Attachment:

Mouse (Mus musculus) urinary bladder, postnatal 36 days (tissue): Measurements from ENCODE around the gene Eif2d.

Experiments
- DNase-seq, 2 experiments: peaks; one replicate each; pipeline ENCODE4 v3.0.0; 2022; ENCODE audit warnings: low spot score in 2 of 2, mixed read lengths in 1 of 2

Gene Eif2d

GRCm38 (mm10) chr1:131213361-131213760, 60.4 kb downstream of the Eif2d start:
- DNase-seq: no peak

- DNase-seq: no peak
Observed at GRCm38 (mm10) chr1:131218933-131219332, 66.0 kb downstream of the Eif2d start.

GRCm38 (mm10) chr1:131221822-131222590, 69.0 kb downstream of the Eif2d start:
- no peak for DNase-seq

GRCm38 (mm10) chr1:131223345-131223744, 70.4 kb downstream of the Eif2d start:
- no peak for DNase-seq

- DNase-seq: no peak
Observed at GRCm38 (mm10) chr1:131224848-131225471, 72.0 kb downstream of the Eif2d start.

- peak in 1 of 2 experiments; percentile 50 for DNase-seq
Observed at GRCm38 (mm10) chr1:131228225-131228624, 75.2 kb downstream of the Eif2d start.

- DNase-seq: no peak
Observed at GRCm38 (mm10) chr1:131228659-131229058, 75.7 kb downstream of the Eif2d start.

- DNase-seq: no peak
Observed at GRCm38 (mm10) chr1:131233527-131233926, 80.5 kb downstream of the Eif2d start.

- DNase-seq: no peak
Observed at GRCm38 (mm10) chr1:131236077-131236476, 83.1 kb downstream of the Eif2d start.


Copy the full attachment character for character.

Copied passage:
Mouse (Mus musculus) urinary bladder, postnatal 36 days (tissue): Measurements from ENCODE around the gene Eif2d.

Experiments
- DNase-seq, 2 experiments: peaks; one replicate each; pipeline ENCODE4 v3.0.0; 2022; ENCODE audit warnings: low spot score in 2 of 2, mixed read lengths in 1 of 2

Gene Eif2d

GRCm38 (mm10) chr1:131213361-131213760, 60.4 kb downstream of the Eif2d start:
- DNase-seq: no peak

- DNase-seq: no peak
Observed at GRCm38 (mm10) chr1:131218933-131219332, 66.0 kb downstream of the Eif2d start.

GRCm38 (mm10) chr1:131221822-131222590, 69.0 kb downstream of the Eif2d start:
- no peak for DNase-seq

GRCm38 (mm10) chr1:131223345-131223744, 70.4 kb downstream of the Eif2d start:
- no peak for DNase-seq

- DNase-seq: no peak
Observed at GRCm38 (mm10) chr1:131224848-131225471, 72.0 kb downstream of the Eif2d start.

- peak in 1 of 2 experiments; percentile 50 for DNase-seq
Observed at GRCm38 (mm10) chr1:131228225-131228624, 75.2 kb downstream of the Eif2d start.

- DNase-seq: no peak
Observed at GRCm38 (mm10) chr1:131228659-131229058, 75.7 kb downstream of the Eif2d start.

- DNase-seq: no peak
Observed at GRCm38 (mm10) chr1:131233527-131233926, 80.5 kb downstream of the Eif2d start.

- DNase-seq: no peak
Observed at GRCm38 (mm10) chr1:131236077-131236476, 83.1 kb downstream of the Eif2d start.